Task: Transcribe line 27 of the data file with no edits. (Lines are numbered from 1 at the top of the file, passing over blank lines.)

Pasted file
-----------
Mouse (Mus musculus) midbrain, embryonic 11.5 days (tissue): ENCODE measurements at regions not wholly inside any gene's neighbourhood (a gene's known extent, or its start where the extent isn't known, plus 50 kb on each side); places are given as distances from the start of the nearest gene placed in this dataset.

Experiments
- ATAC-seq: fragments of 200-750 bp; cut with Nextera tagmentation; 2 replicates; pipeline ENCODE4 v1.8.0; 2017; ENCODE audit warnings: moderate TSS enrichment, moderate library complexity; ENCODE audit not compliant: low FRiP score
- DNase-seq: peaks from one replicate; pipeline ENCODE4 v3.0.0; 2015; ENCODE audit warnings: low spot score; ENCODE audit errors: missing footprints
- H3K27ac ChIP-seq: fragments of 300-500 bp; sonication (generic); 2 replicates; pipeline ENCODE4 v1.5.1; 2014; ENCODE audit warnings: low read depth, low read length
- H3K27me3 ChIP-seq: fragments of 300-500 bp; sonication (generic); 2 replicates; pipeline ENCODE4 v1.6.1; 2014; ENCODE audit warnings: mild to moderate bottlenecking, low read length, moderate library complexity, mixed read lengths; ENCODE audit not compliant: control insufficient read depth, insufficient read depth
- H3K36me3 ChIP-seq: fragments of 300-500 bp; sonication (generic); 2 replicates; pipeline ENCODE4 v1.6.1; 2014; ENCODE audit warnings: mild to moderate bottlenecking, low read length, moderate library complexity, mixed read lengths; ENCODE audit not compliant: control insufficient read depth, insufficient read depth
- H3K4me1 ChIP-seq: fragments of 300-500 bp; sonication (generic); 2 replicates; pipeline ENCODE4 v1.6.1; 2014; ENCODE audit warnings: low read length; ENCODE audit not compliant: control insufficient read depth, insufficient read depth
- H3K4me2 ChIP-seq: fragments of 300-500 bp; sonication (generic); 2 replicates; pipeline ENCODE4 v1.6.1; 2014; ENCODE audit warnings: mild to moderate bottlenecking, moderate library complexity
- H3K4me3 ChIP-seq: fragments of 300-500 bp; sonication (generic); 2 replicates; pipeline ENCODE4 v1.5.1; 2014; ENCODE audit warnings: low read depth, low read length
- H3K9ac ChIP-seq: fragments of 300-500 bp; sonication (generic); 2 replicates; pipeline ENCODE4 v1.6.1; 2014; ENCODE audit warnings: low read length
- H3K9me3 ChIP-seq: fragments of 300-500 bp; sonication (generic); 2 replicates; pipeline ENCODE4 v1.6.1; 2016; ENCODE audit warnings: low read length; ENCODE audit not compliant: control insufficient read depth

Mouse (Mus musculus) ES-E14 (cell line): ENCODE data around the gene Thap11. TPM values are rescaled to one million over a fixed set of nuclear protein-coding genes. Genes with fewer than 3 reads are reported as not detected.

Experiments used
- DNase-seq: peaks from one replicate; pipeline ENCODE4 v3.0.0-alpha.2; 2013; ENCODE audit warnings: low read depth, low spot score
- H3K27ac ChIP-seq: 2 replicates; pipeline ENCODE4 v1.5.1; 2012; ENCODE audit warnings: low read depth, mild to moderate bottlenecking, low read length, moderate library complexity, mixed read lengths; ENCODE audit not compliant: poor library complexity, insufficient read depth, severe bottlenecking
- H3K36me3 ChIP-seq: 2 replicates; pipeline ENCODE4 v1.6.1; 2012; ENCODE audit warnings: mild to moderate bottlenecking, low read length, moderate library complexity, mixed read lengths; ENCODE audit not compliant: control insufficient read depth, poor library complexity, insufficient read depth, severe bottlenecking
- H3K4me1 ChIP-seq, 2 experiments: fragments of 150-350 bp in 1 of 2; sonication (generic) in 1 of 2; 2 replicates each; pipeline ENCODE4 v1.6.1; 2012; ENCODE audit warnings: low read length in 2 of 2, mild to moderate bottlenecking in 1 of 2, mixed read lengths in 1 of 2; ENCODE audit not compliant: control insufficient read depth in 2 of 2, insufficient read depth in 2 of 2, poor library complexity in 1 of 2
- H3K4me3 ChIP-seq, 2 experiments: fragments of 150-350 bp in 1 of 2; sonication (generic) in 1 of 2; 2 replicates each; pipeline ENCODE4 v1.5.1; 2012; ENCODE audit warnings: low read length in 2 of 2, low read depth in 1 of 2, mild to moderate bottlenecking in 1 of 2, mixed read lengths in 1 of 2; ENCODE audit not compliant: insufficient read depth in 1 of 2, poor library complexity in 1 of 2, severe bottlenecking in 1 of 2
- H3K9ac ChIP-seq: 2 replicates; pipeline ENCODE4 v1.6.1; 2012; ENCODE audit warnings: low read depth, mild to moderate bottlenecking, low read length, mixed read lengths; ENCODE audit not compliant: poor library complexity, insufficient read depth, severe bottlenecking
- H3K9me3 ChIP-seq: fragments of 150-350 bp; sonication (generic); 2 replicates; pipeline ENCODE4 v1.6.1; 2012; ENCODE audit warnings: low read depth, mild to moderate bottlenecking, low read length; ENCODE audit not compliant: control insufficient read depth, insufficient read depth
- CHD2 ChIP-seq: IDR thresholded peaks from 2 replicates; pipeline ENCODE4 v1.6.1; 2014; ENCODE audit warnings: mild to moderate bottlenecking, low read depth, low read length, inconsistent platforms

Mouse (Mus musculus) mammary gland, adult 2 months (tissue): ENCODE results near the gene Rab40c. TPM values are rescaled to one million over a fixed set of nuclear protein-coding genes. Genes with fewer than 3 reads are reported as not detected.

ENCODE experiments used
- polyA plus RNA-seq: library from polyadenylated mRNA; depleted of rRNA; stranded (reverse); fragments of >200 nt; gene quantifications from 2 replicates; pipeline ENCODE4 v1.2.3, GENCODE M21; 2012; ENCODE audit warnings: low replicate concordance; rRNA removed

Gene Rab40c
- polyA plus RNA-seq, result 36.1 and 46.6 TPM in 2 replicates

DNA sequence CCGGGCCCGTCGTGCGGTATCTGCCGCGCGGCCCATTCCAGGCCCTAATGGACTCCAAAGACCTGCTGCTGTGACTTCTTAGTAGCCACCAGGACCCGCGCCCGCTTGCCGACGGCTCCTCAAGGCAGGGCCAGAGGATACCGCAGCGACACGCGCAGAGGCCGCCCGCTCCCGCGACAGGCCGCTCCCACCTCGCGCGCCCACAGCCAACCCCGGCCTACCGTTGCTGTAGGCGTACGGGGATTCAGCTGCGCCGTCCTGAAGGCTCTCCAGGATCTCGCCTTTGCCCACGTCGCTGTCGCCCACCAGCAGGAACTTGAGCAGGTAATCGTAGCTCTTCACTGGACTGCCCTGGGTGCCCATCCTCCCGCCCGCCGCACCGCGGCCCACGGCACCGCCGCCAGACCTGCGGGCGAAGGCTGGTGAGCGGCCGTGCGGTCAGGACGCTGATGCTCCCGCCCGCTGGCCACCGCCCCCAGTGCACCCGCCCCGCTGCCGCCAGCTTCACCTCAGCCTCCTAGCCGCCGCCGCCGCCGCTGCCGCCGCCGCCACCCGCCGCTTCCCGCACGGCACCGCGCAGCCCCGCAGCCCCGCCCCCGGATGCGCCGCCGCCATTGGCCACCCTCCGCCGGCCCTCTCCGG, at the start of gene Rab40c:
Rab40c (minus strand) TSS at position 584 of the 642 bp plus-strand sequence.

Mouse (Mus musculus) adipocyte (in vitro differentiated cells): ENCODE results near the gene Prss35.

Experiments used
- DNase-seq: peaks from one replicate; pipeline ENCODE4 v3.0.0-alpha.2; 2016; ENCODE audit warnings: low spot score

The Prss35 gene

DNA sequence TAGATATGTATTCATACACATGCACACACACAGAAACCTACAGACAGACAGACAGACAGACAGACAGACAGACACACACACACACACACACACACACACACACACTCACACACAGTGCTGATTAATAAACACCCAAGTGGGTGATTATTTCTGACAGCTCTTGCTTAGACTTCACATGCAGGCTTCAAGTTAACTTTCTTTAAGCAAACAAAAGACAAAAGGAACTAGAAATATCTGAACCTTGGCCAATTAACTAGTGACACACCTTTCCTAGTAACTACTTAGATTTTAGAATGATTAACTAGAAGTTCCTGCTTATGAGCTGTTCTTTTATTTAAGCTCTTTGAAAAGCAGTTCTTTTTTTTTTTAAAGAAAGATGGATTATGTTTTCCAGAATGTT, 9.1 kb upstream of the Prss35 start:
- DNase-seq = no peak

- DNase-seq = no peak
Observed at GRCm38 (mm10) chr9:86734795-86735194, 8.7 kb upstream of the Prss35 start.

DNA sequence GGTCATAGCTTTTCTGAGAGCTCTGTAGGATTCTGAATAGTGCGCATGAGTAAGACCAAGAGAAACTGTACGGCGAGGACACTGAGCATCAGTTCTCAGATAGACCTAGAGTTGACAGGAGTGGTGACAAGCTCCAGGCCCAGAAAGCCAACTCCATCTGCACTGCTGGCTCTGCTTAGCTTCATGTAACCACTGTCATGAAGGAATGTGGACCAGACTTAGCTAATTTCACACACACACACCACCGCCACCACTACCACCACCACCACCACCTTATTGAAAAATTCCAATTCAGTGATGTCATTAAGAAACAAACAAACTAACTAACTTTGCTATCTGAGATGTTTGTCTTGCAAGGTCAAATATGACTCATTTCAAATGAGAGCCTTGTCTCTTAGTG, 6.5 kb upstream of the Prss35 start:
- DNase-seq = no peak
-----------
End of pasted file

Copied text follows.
- polyA plus RNA-seq, result 36.1 and 46.6 TPM in 2 replicates